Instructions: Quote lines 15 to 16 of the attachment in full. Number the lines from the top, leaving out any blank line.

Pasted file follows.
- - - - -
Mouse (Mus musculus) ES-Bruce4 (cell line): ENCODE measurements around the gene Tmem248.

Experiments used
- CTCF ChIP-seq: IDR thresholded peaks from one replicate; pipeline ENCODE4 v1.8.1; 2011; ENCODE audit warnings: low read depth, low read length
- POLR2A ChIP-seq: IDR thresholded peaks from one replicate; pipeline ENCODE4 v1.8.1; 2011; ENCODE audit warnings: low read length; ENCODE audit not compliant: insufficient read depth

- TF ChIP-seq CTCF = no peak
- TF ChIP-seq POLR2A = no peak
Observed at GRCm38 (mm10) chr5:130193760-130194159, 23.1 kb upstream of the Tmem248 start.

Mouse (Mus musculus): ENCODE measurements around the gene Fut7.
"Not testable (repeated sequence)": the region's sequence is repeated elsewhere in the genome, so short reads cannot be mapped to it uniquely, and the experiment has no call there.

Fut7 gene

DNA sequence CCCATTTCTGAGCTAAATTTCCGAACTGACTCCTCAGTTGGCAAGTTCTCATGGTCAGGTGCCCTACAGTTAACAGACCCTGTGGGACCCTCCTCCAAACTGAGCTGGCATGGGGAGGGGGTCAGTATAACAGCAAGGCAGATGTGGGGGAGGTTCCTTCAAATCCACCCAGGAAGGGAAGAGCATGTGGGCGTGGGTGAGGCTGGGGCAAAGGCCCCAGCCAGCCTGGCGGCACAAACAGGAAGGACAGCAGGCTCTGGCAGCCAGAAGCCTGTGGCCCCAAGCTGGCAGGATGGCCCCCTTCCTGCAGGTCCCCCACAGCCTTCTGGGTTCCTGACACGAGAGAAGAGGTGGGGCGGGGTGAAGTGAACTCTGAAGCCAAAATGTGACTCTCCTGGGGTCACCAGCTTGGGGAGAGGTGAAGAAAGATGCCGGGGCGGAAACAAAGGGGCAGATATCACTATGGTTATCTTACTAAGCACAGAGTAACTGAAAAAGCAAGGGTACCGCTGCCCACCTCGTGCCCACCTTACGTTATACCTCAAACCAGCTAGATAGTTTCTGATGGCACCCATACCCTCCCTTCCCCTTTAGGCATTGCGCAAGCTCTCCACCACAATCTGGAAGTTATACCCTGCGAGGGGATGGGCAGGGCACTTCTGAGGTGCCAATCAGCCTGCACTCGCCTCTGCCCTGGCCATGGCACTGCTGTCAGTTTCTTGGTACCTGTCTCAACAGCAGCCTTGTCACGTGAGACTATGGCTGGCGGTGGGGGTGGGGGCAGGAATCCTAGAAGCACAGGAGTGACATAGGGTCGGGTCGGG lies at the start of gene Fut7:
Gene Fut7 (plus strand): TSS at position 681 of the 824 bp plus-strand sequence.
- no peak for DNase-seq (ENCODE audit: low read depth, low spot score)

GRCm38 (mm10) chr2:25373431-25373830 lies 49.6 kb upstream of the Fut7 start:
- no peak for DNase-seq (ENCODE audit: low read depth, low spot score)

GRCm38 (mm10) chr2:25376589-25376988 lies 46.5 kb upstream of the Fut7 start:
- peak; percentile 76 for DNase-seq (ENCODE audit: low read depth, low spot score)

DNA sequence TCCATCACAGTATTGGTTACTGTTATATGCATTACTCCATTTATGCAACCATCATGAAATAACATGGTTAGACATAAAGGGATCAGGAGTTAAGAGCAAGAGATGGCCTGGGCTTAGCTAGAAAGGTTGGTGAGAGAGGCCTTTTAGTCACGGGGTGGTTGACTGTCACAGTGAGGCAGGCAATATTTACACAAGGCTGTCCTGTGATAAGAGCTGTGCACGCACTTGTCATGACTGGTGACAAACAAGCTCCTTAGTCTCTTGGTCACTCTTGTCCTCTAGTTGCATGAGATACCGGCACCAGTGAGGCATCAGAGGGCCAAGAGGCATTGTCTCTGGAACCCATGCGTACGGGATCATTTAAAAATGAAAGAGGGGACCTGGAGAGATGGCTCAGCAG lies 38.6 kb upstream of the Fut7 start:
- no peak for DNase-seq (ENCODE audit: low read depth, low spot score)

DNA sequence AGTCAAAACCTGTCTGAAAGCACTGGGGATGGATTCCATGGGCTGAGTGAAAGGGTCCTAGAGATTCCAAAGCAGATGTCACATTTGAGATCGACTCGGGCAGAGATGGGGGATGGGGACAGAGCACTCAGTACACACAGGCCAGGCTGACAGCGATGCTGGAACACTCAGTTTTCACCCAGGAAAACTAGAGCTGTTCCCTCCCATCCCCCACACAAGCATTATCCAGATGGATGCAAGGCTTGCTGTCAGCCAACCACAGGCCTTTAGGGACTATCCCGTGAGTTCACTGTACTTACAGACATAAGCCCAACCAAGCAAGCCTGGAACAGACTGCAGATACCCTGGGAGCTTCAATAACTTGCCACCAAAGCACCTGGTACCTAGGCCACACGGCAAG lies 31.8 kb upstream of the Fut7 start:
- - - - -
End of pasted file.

- no peak for DNase-seq (ENCODE audit: low read depth, low spot score)

GRCm38 (mm10) chr2:25376589-25376988 lies 46.5 kb upstream of the Fut7 start: